Israel Can Do Better: A 70-Year Report Card of Environmental Underachievement

Alon Tal

Despite showing huge early promise, Israel's environmental record is hugely disappointing. With the added threat of global warming, substantial action is needed.

Exile: Portraits of the Jewish Diaspora

Annika Hernroth-Rothstein

An excerpt from a new book examining some of the lesser-known Jewish communities around the world.

When Home Becomes a Foreign Land: Raja Shehadeh and Palestinian Freedom of Movement

Khaled Diab

Raja Shehadeh's new memoir opens up the world of Palestinian exile, both physical and metaphysical.

Our Men in Al Sham: An Interview with Seth Frantzman and Jonathan Spyer

Samuel Thrope

An interview with Seth Frantzman and Jonathan Spyer about their experiences reporting from Syria and Iraq.

Israeli Dance after Gaga

Dana Mills

Israeli dance is known mainly for the Batsheva Dance Company and Gaga, the movement language developed by its most famous offspring, Ohad Naharin. But many other performers and styles, no less intriguing, have grown in their shadow.

Three Case Studies of the War in Palestine in 1948

Yoav Gelber

A review of three controversial events and processes during the war in 1948: Deir Yassin, the battle for Kastel, and Jewish refugees.

An Army of Letters

Tal Kra-Oz

Two new books look into Israel's military-literary complex. The authors, literary scholars at Tel Aviv University, share an irreverent reverence for the subject matter.

From Homeland to Birthplace

Leon Wiener Dow

Showcasing his exceptional talent for blurring the boundary between fact and fiction, Philip Roth's Operation Shylock and The Plot Against America offer a unique reflection on Israel and the Jewish-American situation.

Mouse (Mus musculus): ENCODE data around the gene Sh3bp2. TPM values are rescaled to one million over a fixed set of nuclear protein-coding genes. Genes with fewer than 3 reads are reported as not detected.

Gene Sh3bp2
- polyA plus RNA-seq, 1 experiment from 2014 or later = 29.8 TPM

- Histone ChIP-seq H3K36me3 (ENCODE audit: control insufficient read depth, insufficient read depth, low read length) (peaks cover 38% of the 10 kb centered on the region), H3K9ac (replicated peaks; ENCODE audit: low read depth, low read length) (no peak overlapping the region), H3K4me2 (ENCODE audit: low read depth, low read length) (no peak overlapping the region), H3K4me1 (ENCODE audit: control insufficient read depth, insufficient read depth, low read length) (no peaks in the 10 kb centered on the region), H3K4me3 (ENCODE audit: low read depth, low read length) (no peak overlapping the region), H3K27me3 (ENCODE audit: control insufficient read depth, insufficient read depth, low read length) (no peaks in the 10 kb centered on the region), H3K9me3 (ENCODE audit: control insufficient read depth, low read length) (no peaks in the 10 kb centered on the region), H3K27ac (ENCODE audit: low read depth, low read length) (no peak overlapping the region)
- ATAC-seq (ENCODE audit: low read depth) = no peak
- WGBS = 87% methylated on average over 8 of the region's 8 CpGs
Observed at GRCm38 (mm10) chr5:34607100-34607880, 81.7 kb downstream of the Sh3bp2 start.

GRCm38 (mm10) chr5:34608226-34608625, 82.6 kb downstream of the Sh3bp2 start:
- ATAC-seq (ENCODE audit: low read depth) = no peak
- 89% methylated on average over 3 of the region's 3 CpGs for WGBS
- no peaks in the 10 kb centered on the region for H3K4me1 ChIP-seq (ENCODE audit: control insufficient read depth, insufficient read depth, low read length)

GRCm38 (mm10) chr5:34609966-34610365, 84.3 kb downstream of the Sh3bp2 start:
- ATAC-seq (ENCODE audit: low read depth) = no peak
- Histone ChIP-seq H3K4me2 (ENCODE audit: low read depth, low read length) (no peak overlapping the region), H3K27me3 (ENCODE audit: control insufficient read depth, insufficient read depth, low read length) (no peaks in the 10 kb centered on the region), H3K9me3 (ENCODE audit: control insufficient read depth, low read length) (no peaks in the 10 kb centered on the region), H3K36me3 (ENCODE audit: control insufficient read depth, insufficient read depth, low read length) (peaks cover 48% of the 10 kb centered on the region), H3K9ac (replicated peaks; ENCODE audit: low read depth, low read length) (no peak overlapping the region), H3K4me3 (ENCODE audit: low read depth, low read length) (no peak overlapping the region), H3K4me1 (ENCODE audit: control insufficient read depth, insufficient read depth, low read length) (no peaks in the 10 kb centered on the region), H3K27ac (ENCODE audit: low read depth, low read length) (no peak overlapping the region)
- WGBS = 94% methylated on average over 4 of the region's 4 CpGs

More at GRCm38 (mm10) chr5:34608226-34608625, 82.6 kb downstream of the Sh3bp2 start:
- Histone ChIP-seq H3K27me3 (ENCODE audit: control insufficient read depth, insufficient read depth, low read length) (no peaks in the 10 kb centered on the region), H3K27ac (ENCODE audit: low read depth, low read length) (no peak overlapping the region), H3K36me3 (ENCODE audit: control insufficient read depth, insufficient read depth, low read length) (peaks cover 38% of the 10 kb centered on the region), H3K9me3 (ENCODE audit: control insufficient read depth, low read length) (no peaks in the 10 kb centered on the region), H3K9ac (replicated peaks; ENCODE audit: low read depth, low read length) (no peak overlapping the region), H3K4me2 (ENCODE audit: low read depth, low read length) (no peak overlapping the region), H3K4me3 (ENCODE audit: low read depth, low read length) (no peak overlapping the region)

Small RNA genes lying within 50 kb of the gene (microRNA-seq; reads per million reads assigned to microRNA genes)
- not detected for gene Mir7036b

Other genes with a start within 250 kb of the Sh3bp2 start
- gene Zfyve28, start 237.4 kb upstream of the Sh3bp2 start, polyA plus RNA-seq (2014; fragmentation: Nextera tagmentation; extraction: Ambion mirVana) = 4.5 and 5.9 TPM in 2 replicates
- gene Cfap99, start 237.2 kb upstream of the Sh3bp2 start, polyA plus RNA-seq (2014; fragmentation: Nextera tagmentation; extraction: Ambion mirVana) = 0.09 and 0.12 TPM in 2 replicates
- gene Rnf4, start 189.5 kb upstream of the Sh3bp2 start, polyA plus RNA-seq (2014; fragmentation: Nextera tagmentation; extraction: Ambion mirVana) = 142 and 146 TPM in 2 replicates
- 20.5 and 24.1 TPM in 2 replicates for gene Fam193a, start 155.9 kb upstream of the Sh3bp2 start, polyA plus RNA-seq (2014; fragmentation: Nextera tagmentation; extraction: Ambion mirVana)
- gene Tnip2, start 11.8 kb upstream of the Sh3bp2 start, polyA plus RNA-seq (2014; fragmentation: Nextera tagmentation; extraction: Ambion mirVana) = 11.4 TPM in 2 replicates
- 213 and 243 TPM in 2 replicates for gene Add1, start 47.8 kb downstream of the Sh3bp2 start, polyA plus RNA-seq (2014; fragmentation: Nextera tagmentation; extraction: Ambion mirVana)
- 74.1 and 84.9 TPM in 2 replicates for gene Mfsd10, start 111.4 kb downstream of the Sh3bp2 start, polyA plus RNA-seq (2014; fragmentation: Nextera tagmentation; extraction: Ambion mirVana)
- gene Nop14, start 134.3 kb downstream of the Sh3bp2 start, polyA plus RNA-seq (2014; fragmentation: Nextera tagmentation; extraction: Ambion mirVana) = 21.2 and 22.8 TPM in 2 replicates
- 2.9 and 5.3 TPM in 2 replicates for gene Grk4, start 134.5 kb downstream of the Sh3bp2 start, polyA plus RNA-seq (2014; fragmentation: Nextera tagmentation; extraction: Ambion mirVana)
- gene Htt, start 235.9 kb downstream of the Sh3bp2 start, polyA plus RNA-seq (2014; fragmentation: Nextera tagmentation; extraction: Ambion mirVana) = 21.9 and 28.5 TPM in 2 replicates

Towards the East an Eye Gazes

Meron Medzini

From its genesis, Zionism sought the favor of Western powers and was virtually uninterested in Asian nations. Three new books look at the exceptions that confirm the rule.

Sick of Himself? Sayed Kashua’s Track Changes

Elaine Margolin

In his new novel, Sayed Kashua seems trapped between the past and the future he seems strangely hesitant to describe.

Israel’s Very Own ‘Illiberal Democracy’

David N. Myers

Zionism is rightly celebrated as a democratic movement, but the liberal element in it has often been sidelined and contested. Netanyahu's authoritarian tendencies seem to echo global trends, but in fact they tell a very local story as well.

My Grandfather's House

Amir Mahmoud Jabarin

The fascinating story of an Ottoman-era house in Umm al-Fahm and what it tells us about the history of Palestinian architecture.

A Life in a Poem

David Rosenberg

David Rosenberg's literary memoir, a Guggenheim Fellowship project just published in the UK, includes this excerpt from the period when he lived in Israel, working as an editor for Hakibbutz Hameuchad publisher and the Institute for Translation of Hebrew Literature.

Silence is Golden